Make a Poem at Home: 9 Poetry Lessons for COVID Times


Several times a year, before Covid-19 arrived, I visited the preschool where I used to teach. These visits involved me taking dictation of a poem from each child, reciting and reading poems, and talking about poetry. Instead, this April, I put together the first of these at-home poetry activities. There’s no reason why they couldn’t be implemented in classrooms, once they are open again.

Please, scroll down for the newest lesson.


What I describe is my approach. Add and subtract as suits your purpose.



I start by reading and reciting a model poem (or two, in this case) several times, asking the children to join me in reciting as soon as they think they have any of the words. This gets us into the music, and everyone feeling the rhythm, inside. 

Here, it is also to show how a recipe/definition poem can be constructed, that they don’t have to be about food. The Rossetti is fun to act out.

Mix a Pancake by Christina Rossetti

Mix a pancake,

Stir a pancake,

     Pop it in the pan;

Fry the pancake,

Toss the pancake–

     Catch it if you can.


How to Make a Morning by Elaine Magliaro

Melt a galaxy of stars
in a large blue bowl.
Knead the golden sun
and let it rise in the East.
Spread the sky
with a layer of lemony light.
Blend together
until brimming with brightness.
Fold in dewdrops.
Sprinkle with songbirds.
Garnish with a chorus
of cock-a-doodle-doos.
Set out on a platter at dawn
and enjoy. 

I like to point out that the verbs are telling the reader what to do. Your child’s poem is to tell readers how to do something, to make a kind of food or something abstract, like the morning. 

When I meet with each child, I ask, Do you know what you want your poem to be about? If not, I suggest things with questions. Is there some kind of food you really like that you’d like it to be about? What about a thing? Do you want to tell how to be: strong, brave, patient, loving, kind, silly, friendly, happy, etc…? Or how to be a friend, how to build a tower, how to comfort Baby Sister, etc…?

Once they’ve chosen the thing, I write down their words, verbatim, as they tell me their answers to, What ingredients do you need to make ____? How much of each do you need? (I return to each ingredient to insert this.) What do you have to do to the ingredients–this is where I might say, Remember in making the morning, the poet blended, and folded, and sprinkled? How long do you have to do that? (As in “until brimming with brightness.”) How do you tell when you’re finished making it? 

Stick to imperatives! (Mix, stir, fry, toss, catch, and so forth.) When that’s not how it comes out of the child’s mouth, I ask, How would you tell someone how to do it?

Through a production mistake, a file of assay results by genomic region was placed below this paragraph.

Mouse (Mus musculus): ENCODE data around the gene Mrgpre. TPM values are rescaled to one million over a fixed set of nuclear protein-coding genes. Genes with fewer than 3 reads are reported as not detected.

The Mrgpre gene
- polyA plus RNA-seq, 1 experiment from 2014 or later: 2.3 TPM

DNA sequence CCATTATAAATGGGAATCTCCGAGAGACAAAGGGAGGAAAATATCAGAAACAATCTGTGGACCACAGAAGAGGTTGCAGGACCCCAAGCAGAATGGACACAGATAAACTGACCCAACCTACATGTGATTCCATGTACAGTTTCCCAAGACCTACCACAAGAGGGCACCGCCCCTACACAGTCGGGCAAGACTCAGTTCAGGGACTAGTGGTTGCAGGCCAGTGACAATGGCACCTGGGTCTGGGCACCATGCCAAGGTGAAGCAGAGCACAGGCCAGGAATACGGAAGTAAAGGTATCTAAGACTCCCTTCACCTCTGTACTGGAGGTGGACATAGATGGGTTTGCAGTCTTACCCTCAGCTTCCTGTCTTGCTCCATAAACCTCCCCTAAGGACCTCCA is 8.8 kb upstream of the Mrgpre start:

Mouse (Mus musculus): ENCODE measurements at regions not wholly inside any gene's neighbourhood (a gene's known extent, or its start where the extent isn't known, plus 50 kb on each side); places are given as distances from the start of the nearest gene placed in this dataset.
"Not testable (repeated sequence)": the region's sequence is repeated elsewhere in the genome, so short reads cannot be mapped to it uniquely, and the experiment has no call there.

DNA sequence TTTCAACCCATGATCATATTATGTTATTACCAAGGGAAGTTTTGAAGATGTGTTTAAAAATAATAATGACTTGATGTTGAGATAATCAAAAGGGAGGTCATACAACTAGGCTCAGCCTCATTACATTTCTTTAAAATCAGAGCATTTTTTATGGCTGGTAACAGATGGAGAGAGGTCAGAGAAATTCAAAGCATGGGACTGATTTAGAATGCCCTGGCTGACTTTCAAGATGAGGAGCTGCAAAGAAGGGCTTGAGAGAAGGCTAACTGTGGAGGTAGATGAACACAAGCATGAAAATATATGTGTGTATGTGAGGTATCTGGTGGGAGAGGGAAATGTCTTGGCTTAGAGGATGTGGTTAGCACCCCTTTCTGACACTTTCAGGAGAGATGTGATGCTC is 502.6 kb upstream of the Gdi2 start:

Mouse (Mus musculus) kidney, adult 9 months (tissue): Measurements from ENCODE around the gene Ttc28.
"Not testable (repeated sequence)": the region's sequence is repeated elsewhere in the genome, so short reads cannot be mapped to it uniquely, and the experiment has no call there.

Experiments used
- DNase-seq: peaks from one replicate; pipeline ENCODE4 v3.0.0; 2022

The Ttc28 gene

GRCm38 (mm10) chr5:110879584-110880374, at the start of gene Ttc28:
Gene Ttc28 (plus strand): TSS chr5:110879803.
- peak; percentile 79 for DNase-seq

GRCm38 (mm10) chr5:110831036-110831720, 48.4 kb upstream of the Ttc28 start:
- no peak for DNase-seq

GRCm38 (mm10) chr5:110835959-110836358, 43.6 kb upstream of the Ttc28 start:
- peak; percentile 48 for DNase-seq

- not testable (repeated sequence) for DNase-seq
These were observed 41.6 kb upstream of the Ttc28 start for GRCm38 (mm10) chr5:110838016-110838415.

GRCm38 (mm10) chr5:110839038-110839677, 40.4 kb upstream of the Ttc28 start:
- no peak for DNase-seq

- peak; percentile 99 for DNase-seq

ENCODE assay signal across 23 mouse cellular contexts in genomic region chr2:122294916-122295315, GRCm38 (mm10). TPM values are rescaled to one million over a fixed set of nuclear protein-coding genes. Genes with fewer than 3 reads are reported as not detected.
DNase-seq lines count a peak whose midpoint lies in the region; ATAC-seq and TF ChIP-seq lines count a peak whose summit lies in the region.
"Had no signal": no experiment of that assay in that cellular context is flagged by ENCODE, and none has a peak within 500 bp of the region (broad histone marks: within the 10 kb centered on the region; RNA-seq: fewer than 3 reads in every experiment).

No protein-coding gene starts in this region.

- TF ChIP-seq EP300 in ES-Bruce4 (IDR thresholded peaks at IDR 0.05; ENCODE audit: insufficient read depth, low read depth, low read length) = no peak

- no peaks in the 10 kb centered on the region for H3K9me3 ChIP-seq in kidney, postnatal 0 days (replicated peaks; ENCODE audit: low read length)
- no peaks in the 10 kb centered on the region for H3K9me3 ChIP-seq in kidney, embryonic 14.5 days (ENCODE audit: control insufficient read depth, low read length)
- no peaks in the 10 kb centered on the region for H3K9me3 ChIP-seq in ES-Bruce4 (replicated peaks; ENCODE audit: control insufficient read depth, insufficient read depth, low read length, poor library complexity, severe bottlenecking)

For a final line, I often like to ask the poet for a turn, maybe something funny or unexpected. The final line could be to tell the reader what to do once the recipe is finished–as in, “Eat it!”

I read back the dictated material and ask if the poet wants to add anything, repeat anything, move anything around, take anything away. Then read it back again. I usually pick the line breaks and format.

Capable writers may wish to scribe for themselves. They may wish to crib the shape of these example poems as templates. If they choose this approach, please, encourage them to add, “After How to Make a Morning …”

I’d be thrilled if you wished to share any products in the comments section, below.



Poetry collections I often read from when teaching poetry:

The Bill Martin Jr Big Book of Poetry: Various


Forget-Me-Nots, Poems to Learn by Heart selected by Mary Ann Hoberman and

The Bill Martin Jr Big Book of Poetry with a forward by Eric Carle.

Fiction about Poetry: Both of these are beautiful books. 

The Bat-Poet    This is a Poem that Heals Fish: Simà on, Jean-Pierre

The Bat-Poet by Randall Jarell, pictures by Maurice Sendak. It is longer than a picture book, shorter than a chapter book.


This Is a Poem that Heals Fish by Jean-Pierre Simeon (a picture book). It is a child’s journey to understanding what a poem might be so he can give one to his fish who is dying of boredom.



Look outside or think about what is outside your home. Choose something not made by people as the subject of your poem. A dog? The sky? Humidity? A tree? Ask yourself why you picked this thing. What do you know about it? How do you feel about it? What do you wonder about it? Why is it important to you? Why might it matter to someone else? You could make each answer a line of your poem, follow this template, or go your own directions!

1st line: Name a true thing about it. (For example: color, shape, location)

2nd line: Name another true thing about it.

3rd line: Say how you feel about it. (A strong emotion or wish.)

4th line: Ask a question about it.

5th line: Say why it might matter to someone else.

An Outside-the-Window Poem by Emily Dickinson


To make a prairie

It takes a clover and a bee,–

One clover and a bee,

And revery.

Revery alone will do

If bees are few.


A nifty website about writing poetry with a lesson on writing outside:



If a cento is a patchwork made of lines from other people’s poems, then a partial cento is a poem that sews in one line from someone else’s poem or story.

Choose a place where you wish you were. It might be where you are. It might be a place in your imagination. It might be a place you are unable to get to right now. Maybe you’d like to draw the place to think about it more and to prompt your poem.

To build this poem you can follow the same steps as with “AN OUTSIDE-THE-WINDOW POEM,” above, by making your answers to these questions into the lines of your poem, using the template, or going your own directions. Each step of the template might involve more than one line of your poem.

What is the place? Why did you pick this place? What is it like? Hot? Sunny? Wild? Near? Made up? How do you feel about it? Have you been there? When do you go there or when do you think about going there? What do you wonder about it? Why is it important to you? How is it different to be there instead of where you are?